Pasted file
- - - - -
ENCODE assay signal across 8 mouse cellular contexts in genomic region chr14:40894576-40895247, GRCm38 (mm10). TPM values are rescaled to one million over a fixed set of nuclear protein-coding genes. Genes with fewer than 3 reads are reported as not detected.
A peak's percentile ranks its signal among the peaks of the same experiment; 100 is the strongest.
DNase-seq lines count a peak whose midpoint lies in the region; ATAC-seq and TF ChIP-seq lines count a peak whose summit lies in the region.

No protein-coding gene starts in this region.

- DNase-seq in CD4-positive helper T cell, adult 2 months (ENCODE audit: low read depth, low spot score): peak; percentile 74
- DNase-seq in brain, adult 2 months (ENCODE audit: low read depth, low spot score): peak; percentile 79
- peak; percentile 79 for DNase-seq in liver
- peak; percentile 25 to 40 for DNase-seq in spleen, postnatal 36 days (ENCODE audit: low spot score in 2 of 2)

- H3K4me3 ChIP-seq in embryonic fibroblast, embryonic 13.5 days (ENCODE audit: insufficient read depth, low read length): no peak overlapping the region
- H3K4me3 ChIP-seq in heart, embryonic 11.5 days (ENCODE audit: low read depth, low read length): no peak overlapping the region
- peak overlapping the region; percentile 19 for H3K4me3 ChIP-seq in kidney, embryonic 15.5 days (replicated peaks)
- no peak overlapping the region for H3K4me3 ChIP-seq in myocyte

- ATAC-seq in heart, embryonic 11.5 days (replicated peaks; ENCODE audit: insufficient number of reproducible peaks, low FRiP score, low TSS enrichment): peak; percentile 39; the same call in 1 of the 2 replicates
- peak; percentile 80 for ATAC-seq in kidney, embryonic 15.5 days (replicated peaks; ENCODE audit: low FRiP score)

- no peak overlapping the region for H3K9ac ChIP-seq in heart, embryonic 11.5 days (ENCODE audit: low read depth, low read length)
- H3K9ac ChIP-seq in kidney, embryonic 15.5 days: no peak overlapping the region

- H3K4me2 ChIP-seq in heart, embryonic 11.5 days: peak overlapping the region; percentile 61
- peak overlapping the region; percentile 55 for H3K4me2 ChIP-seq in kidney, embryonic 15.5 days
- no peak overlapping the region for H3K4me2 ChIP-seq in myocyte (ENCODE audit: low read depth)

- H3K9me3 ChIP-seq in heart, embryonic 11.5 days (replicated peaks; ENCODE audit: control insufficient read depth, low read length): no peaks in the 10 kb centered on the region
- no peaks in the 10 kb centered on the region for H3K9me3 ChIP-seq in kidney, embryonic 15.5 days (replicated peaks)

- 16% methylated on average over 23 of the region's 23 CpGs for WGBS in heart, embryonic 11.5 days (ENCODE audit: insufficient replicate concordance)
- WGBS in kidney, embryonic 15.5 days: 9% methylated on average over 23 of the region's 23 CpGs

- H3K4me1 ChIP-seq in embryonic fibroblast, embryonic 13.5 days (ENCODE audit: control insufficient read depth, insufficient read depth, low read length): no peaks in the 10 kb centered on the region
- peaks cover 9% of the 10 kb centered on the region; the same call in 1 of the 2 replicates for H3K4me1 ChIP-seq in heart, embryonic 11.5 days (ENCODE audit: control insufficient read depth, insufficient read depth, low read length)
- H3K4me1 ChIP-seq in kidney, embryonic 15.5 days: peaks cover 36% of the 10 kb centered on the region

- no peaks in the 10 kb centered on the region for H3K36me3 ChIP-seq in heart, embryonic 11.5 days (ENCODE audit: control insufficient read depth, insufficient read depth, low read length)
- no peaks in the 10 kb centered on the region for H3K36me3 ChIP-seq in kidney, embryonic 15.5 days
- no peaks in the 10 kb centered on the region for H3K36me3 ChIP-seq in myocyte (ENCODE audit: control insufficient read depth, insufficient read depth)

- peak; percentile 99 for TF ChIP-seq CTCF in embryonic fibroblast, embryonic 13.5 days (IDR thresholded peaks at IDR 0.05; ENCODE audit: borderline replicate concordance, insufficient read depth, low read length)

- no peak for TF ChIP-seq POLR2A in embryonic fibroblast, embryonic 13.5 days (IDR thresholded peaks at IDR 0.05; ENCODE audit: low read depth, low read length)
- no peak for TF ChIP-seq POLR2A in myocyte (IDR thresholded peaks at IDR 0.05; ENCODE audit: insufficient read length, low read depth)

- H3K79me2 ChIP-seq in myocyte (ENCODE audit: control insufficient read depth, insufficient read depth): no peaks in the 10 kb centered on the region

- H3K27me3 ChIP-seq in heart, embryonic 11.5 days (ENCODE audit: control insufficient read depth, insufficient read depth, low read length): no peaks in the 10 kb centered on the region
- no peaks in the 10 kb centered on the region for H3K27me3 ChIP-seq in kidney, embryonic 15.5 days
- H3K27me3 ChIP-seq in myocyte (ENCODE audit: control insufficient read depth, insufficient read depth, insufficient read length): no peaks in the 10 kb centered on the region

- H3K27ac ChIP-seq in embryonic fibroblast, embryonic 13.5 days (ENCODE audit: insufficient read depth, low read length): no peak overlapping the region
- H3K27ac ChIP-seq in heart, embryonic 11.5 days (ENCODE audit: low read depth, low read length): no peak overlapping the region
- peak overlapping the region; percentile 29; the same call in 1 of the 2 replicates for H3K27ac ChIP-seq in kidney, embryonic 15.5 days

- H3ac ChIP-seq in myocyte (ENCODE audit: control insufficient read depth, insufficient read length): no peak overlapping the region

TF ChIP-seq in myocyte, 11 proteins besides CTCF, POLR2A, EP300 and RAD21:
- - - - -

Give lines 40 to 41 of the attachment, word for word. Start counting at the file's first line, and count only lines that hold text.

- H3ac ChIP-seq in myocyte (ENCODE audit: control insufficient read depth, insufficient read length): no peak overlapping the region

TF ChIP-seq in myocyte, 11 proteins besides CTCF, POLR2A, EP300 and RAD21: